Test the opportunity—while also discovering whether there are people willing to help you implement it. Prior to formalizing their operational plan, Chatwani and his team had conversations with more than 125 industry organizations and target consumer groups to understand the landscape, gain new knowledge, and discover opportunities. They also learned as much as they could about how to adapt eBay’s core business to their new market.
Chatwani also identified and tried to motivate internal champions. He started looking around the organization for individuals who were willing to support his team with resources. Working informally, he and his team inspired others within the organization to lend capital, ideas, and technology support that helped ensure forward progress. In creating new unfunded innovative ideas, Chatwani said, it is important to mobilize people within your organization who are willing to do whatever it takes to make a good idea happen.
Stay authentic by continually asking yourself three questions: Who am I? What do I know? and Whom do I know? Entrepreneurial research shows that successful startup founders habitually ask these three questions because they trust a simple insight: When you know what you are good at, then it is then easier to understand what you need from partners. In a world of widely distributed expertise and knowledge, companies can’t simply afford to rely on their research and resources.
Chatwani, like the entrepreneur described by researchers, focuses on knowing what external information to bring inside and what internal information needed to be shared outside the company. This logic facilitates a mindset of open innovation. In fact, eBay would not have successful citizenship programs were it not for the deep partnerships that have been built with external organizations, according to Chatwani.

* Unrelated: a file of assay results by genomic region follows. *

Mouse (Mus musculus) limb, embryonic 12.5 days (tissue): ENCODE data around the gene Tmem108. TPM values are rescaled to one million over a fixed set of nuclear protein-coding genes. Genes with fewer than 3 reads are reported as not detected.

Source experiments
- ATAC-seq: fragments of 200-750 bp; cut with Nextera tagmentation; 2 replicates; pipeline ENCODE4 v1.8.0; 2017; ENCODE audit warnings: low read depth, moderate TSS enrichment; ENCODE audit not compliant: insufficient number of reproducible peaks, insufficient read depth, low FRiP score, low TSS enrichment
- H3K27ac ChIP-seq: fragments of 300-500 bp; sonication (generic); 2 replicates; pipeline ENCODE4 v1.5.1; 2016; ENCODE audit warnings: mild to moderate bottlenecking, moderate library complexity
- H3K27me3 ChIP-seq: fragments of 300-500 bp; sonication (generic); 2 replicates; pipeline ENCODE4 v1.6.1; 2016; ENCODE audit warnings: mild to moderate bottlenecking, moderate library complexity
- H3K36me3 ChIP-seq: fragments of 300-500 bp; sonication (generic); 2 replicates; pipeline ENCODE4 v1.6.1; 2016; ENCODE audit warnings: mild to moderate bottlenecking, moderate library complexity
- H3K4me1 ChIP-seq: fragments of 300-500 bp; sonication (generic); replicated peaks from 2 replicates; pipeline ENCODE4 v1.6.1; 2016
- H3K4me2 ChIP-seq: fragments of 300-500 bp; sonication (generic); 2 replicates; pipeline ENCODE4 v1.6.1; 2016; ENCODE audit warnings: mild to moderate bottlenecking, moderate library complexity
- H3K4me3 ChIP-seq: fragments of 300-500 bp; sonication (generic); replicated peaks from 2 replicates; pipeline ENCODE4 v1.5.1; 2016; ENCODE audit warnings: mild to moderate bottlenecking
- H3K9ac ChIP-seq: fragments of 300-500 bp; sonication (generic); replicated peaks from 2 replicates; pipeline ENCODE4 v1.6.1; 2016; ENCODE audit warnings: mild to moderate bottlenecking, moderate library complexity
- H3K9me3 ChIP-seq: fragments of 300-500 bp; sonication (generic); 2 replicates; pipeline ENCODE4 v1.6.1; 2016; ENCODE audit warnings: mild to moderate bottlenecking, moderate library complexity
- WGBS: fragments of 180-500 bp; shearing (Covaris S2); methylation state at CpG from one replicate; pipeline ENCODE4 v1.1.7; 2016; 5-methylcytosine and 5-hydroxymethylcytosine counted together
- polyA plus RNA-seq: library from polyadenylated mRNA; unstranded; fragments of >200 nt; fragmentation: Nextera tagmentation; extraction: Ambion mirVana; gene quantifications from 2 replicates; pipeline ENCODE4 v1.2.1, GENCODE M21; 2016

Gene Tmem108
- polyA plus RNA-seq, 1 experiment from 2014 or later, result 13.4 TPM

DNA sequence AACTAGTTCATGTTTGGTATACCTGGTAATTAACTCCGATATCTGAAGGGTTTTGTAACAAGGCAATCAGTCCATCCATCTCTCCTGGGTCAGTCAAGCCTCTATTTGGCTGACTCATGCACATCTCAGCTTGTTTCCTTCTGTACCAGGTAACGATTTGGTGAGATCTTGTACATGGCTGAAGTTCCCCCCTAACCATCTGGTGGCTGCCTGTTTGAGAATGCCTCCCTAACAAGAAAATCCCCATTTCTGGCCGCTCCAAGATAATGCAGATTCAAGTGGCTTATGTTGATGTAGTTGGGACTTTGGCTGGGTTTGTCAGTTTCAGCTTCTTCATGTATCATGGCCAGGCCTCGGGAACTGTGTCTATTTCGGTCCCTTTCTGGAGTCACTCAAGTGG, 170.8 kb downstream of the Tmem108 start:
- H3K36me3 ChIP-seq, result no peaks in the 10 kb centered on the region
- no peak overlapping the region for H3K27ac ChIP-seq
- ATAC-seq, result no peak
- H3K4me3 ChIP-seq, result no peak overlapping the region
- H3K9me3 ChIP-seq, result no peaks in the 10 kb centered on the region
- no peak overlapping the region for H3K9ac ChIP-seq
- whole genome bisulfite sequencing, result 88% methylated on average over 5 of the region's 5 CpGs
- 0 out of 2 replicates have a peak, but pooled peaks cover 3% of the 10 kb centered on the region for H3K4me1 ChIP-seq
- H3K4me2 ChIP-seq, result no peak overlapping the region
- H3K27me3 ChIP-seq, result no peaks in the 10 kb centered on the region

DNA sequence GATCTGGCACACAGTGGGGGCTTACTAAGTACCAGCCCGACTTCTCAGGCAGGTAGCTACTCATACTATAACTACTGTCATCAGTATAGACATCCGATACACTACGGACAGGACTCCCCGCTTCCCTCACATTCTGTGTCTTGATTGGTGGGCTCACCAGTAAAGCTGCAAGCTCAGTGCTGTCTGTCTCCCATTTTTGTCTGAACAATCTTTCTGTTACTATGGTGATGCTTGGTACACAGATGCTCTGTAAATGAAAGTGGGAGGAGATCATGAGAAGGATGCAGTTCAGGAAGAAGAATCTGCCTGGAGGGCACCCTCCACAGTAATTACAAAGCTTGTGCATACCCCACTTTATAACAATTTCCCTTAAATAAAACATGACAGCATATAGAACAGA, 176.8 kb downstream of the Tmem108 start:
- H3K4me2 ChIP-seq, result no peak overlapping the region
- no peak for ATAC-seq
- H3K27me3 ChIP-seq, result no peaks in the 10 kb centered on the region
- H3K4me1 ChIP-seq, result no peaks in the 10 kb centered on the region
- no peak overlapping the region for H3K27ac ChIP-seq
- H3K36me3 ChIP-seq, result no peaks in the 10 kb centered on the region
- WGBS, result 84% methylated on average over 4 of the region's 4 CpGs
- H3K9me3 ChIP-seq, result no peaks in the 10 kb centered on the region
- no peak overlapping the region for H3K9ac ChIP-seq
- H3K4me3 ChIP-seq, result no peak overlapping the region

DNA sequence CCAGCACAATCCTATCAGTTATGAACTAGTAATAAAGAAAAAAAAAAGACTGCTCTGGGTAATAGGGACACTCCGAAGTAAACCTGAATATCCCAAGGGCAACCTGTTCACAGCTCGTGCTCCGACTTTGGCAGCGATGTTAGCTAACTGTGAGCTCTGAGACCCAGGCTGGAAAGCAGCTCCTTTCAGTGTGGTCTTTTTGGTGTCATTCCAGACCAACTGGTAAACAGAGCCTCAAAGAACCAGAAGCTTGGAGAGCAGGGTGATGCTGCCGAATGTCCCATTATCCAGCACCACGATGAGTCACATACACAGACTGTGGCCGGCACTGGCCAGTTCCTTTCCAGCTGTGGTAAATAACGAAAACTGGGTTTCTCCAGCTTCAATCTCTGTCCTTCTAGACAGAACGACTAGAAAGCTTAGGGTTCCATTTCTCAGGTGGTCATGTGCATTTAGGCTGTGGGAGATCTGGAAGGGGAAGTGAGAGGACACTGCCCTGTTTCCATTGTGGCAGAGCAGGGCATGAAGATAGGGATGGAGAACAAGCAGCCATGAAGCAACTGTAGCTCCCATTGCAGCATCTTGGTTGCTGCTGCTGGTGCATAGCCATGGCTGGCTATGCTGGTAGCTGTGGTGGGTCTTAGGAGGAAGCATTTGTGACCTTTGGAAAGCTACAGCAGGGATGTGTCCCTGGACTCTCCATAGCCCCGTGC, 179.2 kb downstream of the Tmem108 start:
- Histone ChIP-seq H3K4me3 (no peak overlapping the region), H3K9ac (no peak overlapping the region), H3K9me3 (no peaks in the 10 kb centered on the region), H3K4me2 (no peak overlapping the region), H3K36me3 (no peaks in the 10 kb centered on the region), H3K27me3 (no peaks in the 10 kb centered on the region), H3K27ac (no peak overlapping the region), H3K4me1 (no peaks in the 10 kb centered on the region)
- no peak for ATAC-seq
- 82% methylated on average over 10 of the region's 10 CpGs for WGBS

Understanding what he doesn’t know is critical for selecting external partners, but also for developing a high performance team. When building initiatives, he really looks widely across the organization, even rewriting traditional corporate structures. For instance, cross-functional teams are critical because they allow employees to have the space and time to experiment and innovate. Plus, they break down the traditional notion of where teams were supposed to reside, he says.
Achieve the right “intrapreneurial balance.” When creating new ventures within a large organization, it was important to be part of but separate enough from the core business. This creates space for innovation, said Chatwani, but also lays the groundwork for the new initiatives to be absorbed into the business to achieve scale.
If you get the balance right, the development of new social enterprises within the company can flourish. The balancing act has to be managed in two areas:
Trial-and-error strategy with rigor and discipline
- Really understand your customers to identify their needs
- Iterate quickly and build prototypes to test assumptions about your business model
- Use both financial and social impact milestones to measure progress
Operate with something old plus something new
- Source experienced talent from within the company, and blend them with ideas from new talent from the outside
- Don’t re-create the wheel—leverage as many internal resources and technologies as possible
As I concluded my interview with Chatwani, I reflected on my many experiences and conversations with individuals creating and leading corporate citizenship programs. I thought about the many constraints they encountered while trying to create the impactful programming that Chatwani set in motion at eBay. In the past, I would counsel people on how best to communicate impact, align with strategy, enroll others, and do the “right things” to convince others of their ideas.
These actions are still important, no doubt. But, I now think what might be more vital is to set in motion an entrepreneurial process that begins with bold thinking, experimentation, and reflective action.